A fast downward shot that cannot be returned; also referred to as a putaway.
A legitimate cessation of play to allow a rally to be replayed. Often happens if one player serves, and the opponent did not yet indicate they were ready to receive the serve.
- Long service line
In singles, the back boundary line. In doubles a line 2 l/2 feet inside the back boundary line. The serve may not go past this line. If it does, it is a fault – assuming, of course, that your opponent doesn’t hit it before it lands on the court 😉
- Love all (0-0)
One of the most beautiful phrases in badminton vocabulary. All games start with love all – meaning each side has 0 points.
A series of games to determine a winner. Typically a maximum of 3 games are played. A game is also referred to as a set in some languages. Each game is typically played to 21, although variations of the scoring system exist.
The middle third of the court, halfway between the net and the back boundary line. Subscribe to Badminton Speak to get more BadmintonSpeak.com tips
- Net shot
Shot hit from the forecourt that just clears the net and drops sharply. Check our YouTube Channel for tips on net shots
- Push shot (also known as put shot)
A gentle shot is executed by pushing the shuttle with little wrist motion, usually from the net or midcourt to the opponent’s midcourt.
This occurs when the players hit the bird back and forth several times before one side scores a point. Rallies are what make badminton so much fun for players at all levels. But make no mistake. Long rallies can be physically exhausting.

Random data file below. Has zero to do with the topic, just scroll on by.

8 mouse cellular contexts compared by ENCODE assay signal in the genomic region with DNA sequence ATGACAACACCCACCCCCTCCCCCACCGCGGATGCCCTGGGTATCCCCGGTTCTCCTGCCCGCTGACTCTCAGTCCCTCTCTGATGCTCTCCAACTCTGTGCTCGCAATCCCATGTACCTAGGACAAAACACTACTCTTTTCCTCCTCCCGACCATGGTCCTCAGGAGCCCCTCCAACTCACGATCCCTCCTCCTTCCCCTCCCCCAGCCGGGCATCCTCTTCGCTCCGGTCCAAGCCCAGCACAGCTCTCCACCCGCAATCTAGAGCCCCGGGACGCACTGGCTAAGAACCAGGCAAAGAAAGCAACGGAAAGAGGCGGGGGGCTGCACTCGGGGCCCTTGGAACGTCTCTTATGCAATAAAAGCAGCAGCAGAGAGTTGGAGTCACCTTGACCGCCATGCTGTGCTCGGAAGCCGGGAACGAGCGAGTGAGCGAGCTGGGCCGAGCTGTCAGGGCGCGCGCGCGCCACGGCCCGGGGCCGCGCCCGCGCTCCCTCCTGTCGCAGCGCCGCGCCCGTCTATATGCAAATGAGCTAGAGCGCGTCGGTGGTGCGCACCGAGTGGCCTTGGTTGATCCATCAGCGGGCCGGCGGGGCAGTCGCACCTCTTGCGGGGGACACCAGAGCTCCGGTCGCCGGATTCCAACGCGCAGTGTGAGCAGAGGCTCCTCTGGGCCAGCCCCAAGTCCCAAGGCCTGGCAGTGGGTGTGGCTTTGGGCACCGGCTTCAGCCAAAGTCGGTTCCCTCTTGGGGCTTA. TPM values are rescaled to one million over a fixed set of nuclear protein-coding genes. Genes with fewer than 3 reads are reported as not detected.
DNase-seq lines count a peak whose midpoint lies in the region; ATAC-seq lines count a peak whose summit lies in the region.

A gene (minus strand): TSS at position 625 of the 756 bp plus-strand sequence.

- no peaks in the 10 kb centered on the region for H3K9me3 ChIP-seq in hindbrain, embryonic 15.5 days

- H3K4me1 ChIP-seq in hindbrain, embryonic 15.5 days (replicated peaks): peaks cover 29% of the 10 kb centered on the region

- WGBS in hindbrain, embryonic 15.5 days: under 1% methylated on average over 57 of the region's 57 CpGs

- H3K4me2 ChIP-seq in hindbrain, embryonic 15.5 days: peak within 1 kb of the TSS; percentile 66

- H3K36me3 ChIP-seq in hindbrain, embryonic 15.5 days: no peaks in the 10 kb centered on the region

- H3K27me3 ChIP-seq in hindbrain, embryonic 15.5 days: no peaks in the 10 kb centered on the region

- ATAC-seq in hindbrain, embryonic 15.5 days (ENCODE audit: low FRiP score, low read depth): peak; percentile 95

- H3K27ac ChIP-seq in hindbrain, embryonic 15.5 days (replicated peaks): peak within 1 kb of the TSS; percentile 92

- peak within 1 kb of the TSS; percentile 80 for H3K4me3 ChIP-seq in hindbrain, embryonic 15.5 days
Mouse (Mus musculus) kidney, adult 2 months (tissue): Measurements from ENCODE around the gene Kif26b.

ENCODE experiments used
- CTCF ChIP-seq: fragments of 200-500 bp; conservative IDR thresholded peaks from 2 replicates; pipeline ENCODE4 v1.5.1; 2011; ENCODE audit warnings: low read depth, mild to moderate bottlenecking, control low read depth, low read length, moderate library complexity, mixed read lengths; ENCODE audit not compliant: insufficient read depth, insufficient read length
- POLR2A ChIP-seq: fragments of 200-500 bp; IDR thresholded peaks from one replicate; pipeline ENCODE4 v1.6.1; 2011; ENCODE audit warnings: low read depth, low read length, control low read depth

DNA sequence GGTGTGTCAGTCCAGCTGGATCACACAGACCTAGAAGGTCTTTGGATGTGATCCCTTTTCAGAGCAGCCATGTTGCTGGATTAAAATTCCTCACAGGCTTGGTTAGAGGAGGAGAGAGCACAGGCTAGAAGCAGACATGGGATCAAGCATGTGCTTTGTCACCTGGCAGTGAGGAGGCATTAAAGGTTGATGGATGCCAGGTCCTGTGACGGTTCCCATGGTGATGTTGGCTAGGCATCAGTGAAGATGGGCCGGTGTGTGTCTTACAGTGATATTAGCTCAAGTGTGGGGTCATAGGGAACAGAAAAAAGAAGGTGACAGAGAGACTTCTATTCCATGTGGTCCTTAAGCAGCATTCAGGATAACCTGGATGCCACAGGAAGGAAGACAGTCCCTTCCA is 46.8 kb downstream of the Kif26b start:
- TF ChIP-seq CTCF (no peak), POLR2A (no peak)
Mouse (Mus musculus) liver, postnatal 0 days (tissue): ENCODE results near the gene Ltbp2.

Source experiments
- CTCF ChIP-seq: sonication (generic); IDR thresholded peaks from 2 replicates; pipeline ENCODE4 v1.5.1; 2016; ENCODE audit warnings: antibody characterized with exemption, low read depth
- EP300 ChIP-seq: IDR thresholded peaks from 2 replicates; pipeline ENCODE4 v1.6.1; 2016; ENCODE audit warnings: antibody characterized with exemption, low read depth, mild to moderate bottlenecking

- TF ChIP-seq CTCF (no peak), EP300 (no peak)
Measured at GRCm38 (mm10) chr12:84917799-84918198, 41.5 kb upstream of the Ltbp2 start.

- Serve or service
Players put the shuttlecock into play for points by “serving” it to opponents, hitting it over the net into a special part of the court near their opponent. Mastering the serve in both singles and doubles is very important.
- Service Court
The area into which the serve (service) must be delivered. Different for singles and doubles play.
- Short Service Line
The line 6 l/2 feet from the net which a serve must reach to be legal
The name for the object that players hit – more commonly known as the birdie or the shuttle. The best ones are made of cork with a crown of feathers in an open conical shape.
When a shuttle is floated high into the air, a player has time to unleash a powerful overhand shot straight to the floor of the opposing court
- Wood Shot (or rim shot)
When the shuttle is hit by the frame of the racket, people refer to that as a wood shot. The name derives from the time when all racquets were made of wood. Interestingly a wood shot was illegal (a fault) until 1953.
Speak badminton in other languages
Many of the words in the badminton vocabulary listed on this page are different in other languages. In Danish, for example, a game is referred to as a set. In English, a match consists of several games, whereas in Danish it takes two sets to win a game. In Danish, the term for a coach is “træner”, which translates to “trainer”.
In the German language, the term for shuttlecock is “der Federball”, which translates roughly to “the feather ball”. A coach is referred to as “der trainer”, which translates to the trainer.